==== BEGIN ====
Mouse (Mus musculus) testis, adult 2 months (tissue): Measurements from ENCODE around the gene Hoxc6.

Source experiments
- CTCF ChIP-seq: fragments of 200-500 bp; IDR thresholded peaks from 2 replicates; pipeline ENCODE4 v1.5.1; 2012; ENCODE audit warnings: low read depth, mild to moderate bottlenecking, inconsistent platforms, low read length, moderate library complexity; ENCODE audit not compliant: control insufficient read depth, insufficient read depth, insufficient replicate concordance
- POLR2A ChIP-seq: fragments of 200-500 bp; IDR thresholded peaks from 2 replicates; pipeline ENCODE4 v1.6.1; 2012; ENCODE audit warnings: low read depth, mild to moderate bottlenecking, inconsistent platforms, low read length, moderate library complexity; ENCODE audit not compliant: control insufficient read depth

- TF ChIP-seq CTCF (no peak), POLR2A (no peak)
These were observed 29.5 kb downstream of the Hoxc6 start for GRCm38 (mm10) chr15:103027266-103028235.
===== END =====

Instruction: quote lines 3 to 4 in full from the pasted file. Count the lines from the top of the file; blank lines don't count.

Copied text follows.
- CTCF ChIP-seq: fragments of 200-500 bp; IDR thresholded peaks from 2 replicates; pipeline ENCODE4 v1.5.1; 2012; ENCODE audit warnings: low read depth, mild to moderate bottlenecking, inconsistent platforms, low read length, moderate library complexity; ENCODE audit not compliant: control insufficient read depth, insufficient read depth, insufficient replicate concordance
- POLR2A ChIP-seq: fragments of 200-500 bp; IDR thresholded peaks from 2 replicates; pipeline ENCODE4 v1.6.1; 2012; ENCODE audit warnings: low read depth, mild to moderate bottlenecking, inconsistent platforms, low read length, moderate library complexity; ENCODE audit not compliant: control insufficient read depth